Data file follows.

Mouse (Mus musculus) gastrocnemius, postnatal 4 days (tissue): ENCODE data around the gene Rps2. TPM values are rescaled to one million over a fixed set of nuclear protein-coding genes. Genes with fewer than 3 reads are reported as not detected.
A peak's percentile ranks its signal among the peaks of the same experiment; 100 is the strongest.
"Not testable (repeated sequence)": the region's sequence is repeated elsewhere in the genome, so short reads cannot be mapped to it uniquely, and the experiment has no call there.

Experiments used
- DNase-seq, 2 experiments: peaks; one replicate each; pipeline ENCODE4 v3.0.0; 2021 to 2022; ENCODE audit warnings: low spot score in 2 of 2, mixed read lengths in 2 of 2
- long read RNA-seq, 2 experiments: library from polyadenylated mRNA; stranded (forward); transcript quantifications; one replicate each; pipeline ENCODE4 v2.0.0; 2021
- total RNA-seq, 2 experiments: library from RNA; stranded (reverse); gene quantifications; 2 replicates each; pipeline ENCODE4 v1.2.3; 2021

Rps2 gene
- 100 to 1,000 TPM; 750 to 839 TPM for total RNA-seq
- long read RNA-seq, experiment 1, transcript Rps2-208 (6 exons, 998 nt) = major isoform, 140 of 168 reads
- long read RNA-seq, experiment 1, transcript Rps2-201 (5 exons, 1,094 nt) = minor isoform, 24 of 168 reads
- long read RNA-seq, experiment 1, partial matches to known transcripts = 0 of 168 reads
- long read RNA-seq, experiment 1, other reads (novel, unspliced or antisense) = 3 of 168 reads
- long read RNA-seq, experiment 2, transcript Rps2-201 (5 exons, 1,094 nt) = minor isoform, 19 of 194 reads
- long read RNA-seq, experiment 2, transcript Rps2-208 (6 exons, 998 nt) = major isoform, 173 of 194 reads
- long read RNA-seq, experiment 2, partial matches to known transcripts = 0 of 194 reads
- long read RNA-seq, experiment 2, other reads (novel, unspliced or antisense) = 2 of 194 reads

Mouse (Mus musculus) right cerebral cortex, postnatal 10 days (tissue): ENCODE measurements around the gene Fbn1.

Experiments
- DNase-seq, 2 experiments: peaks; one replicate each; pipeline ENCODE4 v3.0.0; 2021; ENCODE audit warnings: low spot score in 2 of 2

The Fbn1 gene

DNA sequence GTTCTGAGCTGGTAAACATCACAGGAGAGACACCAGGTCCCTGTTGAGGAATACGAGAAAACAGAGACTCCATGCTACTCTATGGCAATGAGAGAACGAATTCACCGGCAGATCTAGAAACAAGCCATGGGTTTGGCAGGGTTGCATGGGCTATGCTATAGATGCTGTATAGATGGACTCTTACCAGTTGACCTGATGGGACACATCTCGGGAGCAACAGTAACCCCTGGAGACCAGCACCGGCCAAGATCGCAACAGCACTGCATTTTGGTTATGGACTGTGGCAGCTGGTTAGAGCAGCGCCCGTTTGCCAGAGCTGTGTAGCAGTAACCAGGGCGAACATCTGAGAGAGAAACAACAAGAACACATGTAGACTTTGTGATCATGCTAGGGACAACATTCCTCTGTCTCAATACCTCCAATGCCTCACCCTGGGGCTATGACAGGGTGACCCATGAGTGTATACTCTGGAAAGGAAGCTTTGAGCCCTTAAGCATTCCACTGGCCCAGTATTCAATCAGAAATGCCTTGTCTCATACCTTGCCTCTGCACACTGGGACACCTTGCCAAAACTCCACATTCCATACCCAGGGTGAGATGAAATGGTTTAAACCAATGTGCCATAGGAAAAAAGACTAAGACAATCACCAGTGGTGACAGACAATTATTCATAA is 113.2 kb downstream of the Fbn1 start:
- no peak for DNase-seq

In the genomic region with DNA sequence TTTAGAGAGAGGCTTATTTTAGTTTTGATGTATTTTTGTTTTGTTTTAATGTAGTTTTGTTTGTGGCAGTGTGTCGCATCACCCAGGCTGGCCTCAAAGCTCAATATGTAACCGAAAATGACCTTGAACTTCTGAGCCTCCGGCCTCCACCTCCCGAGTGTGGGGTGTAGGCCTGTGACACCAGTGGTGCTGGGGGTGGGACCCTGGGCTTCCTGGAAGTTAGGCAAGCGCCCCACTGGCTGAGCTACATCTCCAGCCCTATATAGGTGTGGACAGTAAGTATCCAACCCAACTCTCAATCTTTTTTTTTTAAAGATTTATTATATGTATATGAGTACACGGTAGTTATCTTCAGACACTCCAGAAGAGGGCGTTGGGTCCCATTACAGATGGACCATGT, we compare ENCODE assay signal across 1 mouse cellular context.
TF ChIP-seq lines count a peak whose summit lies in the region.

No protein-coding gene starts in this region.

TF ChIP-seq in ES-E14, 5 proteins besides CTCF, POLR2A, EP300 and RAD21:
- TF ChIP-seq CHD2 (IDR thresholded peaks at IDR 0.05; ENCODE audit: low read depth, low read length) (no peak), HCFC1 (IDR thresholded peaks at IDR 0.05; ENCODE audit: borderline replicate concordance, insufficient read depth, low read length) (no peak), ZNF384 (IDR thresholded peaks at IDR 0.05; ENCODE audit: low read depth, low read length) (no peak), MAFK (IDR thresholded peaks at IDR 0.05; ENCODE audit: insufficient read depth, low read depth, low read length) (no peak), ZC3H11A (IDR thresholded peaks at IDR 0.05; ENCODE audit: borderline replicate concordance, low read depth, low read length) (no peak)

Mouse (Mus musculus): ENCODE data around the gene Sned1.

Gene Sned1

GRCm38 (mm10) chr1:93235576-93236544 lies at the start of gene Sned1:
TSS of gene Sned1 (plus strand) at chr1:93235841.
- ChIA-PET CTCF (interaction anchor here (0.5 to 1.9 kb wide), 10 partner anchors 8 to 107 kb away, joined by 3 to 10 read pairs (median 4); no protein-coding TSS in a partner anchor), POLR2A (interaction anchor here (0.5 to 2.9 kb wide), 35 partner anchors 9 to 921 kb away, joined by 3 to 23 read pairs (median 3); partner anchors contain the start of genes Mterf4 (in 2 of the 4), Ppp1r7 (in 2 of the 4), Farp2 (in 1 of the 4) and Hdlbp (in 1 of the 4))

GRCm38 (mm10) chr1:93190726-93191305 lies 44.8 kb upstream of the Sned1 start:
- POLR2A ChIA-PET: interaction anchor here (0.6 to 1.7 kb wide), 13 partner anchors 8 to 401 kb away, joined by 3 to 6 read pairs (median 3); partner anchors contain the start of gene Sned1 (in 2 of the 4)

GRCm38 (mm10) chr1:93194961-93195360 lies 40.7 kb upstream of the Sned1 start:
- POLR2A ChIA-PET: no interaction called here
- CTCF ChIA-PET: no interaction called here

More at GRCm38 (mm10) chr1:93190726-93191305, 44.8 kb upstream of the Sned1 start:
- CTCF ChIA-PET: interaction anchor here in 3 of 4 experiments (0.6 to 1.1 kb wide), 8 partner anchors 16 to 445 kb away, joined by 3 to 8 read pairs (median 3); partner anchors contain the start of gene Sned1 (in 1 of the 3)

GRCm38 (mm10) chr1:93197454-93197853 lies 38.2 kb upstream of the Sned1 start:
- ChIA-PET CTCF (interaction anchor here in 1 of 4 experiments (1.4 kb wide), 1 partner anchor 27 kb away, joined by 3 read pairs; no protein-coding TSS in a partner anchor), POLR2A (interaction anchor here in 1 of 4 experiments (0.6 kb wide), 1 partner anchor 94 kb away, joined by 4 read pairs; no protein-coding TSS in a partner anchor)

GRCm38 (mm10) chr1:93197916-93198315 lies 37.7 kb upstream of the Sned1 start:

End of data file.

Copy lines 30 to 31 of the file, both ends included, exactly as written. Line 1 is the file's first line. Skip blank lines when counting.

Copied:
Gene Sned1

GRCm38 (mm10) chr1:93235576-93236544 lies at the start of gene Sned1: